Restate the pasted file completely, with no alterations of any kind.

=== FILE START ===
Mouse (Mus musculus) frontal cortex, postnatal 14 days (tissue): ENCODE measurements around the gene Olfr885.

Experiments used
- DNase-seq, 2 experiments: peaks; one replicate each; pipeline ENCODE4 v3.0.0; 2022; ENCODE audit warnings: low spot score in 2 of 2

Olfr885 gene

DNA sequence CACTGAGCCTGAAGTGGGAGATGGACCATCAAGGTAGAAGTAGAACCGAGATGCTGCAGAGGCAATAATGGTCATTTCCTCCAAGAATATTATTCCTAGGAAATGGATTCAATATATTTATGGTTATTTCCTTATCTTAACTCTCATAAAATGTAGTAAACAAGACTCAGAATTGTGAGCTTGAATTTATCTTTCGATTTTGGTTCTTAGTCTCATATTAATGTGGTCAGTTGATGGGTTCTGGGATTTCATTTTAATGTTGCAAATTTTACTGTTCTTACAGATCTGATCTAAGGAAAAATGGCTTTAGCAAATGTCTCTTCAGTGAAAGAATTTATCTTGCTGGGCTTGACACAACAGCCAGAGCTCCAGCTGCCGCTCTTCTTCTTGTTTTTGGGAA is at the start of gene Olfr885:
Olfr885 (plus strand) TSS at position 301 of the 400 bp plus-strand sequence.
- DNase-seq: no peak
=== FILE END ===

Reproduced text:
Mouse (Mus musculus) frontal cortex, postnatal 14 days (tissue): ENCODE measurements around the gene Olfr885.

Experiments used
- DNase-seq, 2 experiments: peaks; one replicate each; pipeline ENCODE4 v3.0.0; 2022; ENCODE audit warnings: low spot score in 2 of 2

Olfr885 gene

DNA sequence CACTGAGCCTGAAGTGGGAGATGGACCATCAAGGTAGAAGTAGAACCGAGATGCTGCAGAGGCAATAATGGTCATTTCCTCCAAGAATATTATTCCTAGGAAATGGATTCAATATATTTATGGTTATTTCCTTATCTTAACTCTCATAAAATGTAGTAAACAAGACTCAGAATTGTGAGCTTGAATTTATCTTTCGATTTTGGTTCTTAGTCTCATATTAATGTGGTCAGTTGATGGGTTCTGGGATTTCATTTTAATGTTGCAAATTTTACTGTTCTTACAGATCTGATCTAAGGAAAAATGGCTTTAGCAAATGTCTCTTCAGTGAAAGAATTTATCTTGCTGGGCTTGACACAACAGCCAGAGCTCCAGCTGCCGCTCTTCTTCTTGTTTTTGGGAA is at the start of gene Olfr885:
Olfr885 (plus strand) TSS at position 301 of the 400 bp plus-strand sequence.
- DNase-seq: no peak